The second half, in particular, reflected the type of defense Mike Brown wants his Lakers to play. After the Clippers made six of the first eight shots that Bynum contested, they missed all seven such attempts in the second half to finish 6-for-15 in my made-up Shots Over Bynum's Outstretched Arms statistic. The Clippers shot 38.6 percent and scored 40 points in the second half.

"We definitely trusted each other a lot more [defensively]," said Bynum, who finished with four blocked shots to go with his 19 points.

The Clippers led most of the night, only to let the game get away from them in the final six minutes.

"We let it slip out of our hands," Griffin said.

"It did get chippy out there. I think [the series has] changed. But we're not sitting here trying to call it a rivalry or anything like that."

Since the teams have never met in the playoffs, Bryant scoffed at the notion that it's a rivalry. A question about whether this victory reasserted the Lakers' status as the kings of L.A. caused Bryant to break his recent vow to avoid cursing in the postgame interviews.

He did respect the fight the Clippers showed, however.

"That's how it should be," Bryant said. "You've got to know who you're messing with, too."

That would be the Los Angeles Lakers, who finally seemed to realize that themselves.


Dimes past: Jan. 8 | 9 | 10 | 11 | 12 | 13-14 | 15 | 16 | 17 | 18 | 19 | 20-21 | 22 | 23 | 24

2. From The Ashes, Wittman Starts Anew

By Kyle Weidie
ESPN TrueHoop
lastname
Wittman

WASHINGTON -- "When I see them pull out a cigarette, I got to take it out of their mouths," said newly anointed teacher in the school yard, Wizards coach Randy Wittman. In the debut of their interim coach, Washington jumped out on the Charlotte Bobcats 31-17 in the first quarter and never looked back, the 92-75 final score closer than it seemed.

"It's like any bad habit we have; if you're a smoker, you ain't going to drop those cigarettes on the first day," said Wittman. He was talking about his young team's penchant for "hero ball," as coaches like to spin it. For a very rare night, the Wizards shared. They totaled 23 assists, their second highest on the season, and John Wall was responsible for only four.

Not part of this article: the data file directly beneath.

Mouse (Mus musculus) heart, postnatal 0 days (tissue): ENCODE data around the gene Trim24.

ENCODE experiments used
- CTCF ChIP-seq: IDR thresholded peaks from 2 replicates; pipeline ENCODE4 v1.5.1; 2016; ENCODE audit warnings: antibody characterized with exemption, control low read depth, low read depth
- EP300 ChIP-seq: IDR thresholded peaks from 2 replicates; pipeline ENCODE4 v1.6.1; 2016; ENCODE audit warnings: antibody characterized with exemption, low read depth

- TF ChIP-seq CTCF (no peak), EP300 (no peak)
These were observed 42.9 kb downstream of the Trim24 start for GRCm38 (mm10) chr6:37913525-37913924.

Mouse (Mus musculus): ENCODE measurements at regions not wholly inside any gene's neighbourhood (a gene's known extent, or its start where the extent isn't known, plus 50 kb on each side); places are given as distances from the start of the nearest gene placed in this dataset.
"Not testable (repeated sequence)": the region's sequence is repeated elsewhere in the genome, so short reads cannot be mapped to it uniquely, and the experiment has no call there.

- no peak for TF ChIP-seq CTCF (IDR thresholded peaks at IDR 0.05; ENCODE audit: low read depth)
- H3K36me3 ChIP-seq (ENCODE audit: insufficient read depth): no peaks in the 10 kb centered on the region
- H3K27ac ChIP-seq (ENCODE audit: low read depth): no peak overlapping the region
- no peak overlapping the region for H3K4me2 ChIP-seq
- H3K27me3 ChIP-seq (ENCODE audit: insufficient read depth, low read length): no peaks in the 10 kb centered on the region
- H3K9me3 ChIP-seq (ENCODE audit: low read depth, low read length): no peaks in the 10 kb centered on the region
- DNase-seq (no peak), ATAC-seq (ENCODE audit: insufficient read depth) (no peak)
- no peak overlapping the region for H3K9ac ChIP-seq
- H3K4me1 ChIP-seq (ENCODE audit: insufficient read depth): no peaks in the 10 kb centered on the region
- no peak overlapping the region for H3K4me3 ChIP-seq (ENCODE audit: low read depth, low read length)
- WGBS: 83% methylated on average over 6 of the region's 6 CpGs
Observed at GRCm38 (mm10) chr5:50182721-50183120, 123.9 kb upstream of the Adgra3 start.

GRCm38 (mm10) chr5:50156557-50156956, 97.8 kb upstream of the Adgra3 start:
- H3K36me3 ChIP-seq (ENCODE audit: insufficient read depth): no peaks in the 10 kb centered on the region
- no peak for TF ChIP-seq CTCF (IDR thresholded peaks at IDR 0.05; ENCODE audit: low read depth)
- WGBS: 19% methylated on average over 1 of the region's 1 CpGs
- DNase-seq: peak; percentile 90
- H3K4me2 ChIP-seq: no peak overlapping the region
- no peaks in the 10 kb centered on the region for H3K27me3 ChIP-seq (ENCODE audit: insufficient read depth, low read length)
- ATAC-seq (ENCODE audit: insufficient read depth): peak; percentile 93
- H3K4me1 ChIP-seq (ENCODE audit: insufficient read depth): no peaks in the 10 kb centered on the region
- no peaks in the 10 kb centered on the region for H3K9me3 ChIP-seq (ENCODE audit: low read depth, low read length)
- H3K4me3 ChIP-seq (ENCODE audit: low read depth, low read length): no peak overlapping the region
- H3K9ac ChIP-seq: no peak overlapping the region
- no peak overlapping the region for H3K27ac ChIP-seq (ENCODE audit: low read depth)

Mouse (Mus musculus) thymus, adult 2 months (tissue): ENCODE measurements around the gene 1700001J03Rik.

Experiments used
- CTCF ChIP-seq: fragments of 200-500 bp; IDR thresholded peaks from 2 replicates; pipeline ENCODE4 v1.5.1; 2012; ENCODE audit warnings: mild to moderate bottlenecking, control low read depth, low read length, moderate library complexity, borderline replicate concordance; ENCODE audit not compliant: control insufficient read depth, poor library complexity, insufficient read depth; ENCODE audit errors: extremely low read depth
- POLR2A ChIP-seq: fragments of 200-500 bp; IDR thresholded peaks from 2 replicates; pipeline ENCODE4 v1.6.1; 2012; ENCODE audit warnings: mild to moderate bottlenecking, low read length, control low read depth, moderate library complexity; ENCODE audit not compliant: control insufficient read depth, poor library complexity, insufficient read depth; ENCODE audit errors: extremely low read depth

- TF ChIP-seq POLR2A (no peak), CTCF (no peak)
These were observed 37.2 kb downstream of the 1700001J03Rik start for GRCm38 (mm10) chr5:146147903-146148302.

New voice, one team? It's hard to gauge what exactly got into Washington. With abrupt change often comes a willingness to work together, especially if players think doing so will shift the blame of a 2-15 record toward fired coach Flip Saunders.

You also can't discount how bad Charlotte is, especially without D.J. Augustin, Gerald Henderson and Corey Maggette. After Kemba Walker's 4-for-17 night, the Bobcats' field goal attempts leaders were Matt Carroll (7-for-10) and Cory Higgins (4-for-10).

The lesson is, don't get these Wizards wrong. With 22 turnovers to Charlotte's 19, the game often felt more like a D-League contest, sparse crowd included. Wall was responsible for seven turnovers. Andray Blatche, partially due to Tyrus Thomas' career-high nine blocks, missed several shots from close range and continues to receive boos from the home crowd. Aside from always trying and playing selfless basketball, Washington lacks shooters, post play and a reliable crunch-time scorer to compete with most teams on most nights.

The challenge? "Win the games that this team's supposed to win," said Wittman. Sounds a bit auspicious, this being the NBA and these being the Wizards, but Wittman is setting expectations. He announced to the media that he wasn't a miracle-worker, but the instructor laid out his lesson plan.

"Everybody wants to run, and every player that you would ever talk to says, 'I want to run.' Well, we do have to get in shape now, to run," said Wittman. With five minutes left in the game and the Wizards up 23 points, the coach sent Wall back in, starting guard Nick Young came back 30 seconds prior. "Many people thought the game was out of reach and, 'Why is John Wall coming back in the game?'" said Wittman. "Well, we gotta get in shape."

Read: Be hard on the leader and the rest will follow. And if the coach is trying to break his team's nicotine habit, maybe running them more is not such a bad idea.

For more from Weidie, check out Truth About It »

3. Daily Dime Live Rewind

Relive and note all the chatter, memes and Photoshops of Wednesday's Daily Dime Live.